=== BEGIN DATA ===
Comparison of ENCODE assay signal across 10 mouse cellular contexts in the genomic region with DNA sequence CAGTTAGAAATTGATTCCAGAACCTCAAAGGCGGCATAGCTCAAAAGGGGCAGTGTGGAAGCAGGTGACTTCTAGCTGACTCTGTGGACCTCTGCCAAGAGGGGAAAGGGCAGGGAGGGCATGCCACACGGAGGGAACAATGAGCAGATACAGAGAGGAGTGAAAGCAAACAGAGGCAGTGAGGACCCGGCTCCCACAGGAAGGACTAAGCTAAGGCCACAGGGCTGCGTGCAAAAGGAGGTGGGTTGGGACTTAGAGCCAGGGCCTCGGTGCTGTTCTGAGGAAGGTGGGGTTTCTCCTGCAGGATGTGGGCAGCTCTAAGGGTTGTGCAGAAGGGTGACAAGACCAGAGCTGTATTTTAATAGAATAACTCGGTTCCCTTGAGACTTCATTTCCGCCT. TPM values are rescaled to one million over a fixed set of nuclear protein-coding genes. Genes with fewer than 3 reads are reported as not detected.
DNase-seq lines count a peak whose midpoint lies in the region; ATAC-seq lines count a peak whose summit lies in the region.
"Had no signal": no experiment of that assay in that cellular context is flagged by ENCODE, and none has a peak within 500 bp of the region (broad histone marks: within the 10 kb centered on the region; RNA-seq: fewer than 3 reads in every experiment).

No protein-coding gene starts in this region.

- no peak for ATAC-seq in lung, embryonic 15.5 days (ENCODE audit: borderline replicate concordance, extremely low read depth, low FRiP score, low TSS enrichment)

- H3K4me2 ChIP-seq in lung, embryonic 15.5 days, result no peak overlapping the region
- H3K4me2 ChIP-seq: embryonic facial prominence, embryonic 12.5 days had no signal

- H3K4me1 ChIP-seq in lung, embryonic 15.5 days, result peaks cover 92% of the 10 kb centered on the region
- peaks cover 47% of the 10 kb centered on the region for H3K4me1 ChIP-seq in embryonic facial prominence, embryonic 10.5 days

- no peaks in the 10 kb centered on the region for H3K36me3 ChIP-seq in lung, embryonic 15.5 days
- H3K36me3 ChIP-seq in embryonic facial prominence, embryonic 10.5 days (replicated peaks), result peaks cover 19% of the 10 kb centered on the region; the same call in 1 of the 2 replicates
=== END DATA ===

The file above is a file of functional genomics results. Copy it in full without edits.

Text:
Comparison of ENCODE assay signal across 10 mouse cellular contexts in the genomic region with DNA sequence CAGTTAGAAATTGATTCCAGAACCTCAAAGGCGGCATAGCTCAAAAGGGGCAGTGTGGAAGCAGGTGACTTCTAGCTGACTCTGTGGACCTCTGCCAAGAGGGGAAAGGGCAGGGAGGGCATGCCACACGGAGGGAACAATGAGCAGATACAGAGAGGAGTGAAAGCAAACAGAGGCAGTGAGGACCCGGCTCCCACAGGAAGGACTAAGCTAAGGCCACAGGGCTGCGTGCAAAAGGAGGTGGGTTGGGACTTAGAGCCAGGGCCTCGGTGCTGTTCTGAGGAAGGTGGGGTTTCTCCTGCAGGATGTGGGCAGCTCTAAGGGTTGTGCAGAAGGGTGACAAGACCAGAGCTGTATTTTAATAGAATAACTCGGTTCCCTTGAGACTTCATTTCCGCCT. TPM values are rescaled to one million over a fixed set of nuclear protein-coding genes. Genes with fewer than 3 reads are reported as not detected.
DNase-seq lines count a peak whose midpoint lies in the region; ATAC-seq lines count a peak whose summit lies in the region.
"Had no signal": no experiment of that assay in that cellular context is flagged by ENCODE, and none has a peak within 500 bp of the region (broad histone marks: within the 10 kb centered on the region; RNA-seq: fewer than 3 reads in every experiment).

No protein-coding gene starts in this region.

- no peak for ATAC-seq in lung, embryonic 15.5 days (ENCODE audit: borderline replicate concordance, extremely low read depth, low FRiP score, low TSS enrichment)

- H3K4me2 ChIP-seq in lung, embryonic 15.5 days, result no peak overlapping the region
- H3K4me2 ChIP-seq: embryonic facial prominence, embryonic 12.5 days had no signal

- H3K4me1 ChIP-seq in lung, embryonic 15.5 days, result peaks cover 92% of the 10 kb centered on the region
- peaks cover 47% of the 10 kb centered on the region for H3K4me1 ChIP-seq in embryonic facial prominence, embryonic 10.5 days

- no peaks in the 10 kb centered on the region for H3K36me3 ChIP-seq in lung, embryonic 15.5 days
- H3K36me3 ChIP-seq in embryonic facial prominence, embryonic 10.5 days (replicated peaks), result peaks cover 19% of the 10 kb centered on the region; the same call in 1 of the 2 replicates